You can learn more about the study in a piece I wrote for BSU’s Division of Research and Economic Development.

Sunday, March 18, 2012

Rare Idaho Wildflower Gets National Coverage

Although it is rooted to a southern Idaho mountaintop, Christ’s paintbrush (rhymes with “mists”) has gone national. The U.S. Forest Service has highlighted the plant on its Celebrating Wildflowers webpage for the Intermountain West.

Christ’s paintbrush, which only grows in one small area, is an unusual kind of hybrid plant. In her Master’s degree research at Boise State University, Danielle Clay found that it is a homoploid hybrid. Although closely related plant species often cross breed, they rarely produce new homoploid hybrid species.

Many hybrid offspring have two sets of chromosomes, one from each parent. But homoploid hybrid offspring end up with just one set and so have the same number of chromosomes as both of their parents. This usually results in homoploid hybrid offspring crossing back with one or both of their parental species until their unique genome disappears. But occasionally, as with Christ's paintbrush, homoploid hybrid offspring are so different from both of their parental species that they cannot cross breed and a new homoploid hybrid species can develop.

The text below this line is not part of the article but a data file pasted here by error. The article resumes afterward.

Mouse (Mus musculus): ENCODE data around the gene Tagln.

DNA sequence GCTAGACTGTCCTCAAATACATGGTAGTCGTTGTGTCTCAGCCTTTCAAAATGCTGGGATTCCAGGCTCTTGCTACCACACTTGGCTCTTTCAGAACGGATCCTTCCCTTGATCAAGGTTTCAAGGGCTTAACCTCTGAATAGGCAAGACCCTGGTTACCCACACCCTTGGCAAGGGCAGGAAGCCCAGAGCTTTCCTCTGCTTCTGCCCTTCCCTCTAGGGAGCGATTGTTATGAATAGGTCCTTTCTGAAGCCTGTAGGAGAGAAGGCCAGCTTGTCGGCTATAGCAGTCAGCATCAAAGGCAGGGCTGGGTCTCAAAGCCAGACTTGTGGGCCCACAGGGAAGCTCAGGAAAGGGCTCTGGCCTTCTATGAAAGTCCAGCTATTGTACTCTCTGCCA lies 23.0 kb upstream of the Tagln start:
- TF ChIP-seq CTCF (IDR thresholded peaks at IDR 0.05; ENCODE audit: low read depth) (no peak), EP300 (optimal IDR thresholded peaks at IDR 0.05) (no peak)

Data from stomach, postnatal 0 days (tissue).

After I wrote about Danielle’s work for BSU’s Division of Research and Economic Development, the university allowed us to reprint the piece, with Danielle’s photos, in the Idaho Native Plant Society's newsletter, Sage Notes. The Forest Service saw the article and BSU gave the agency permission to use the story and photos from the INPS newsletter on their website.

Celebrating and Learning about Wildflowers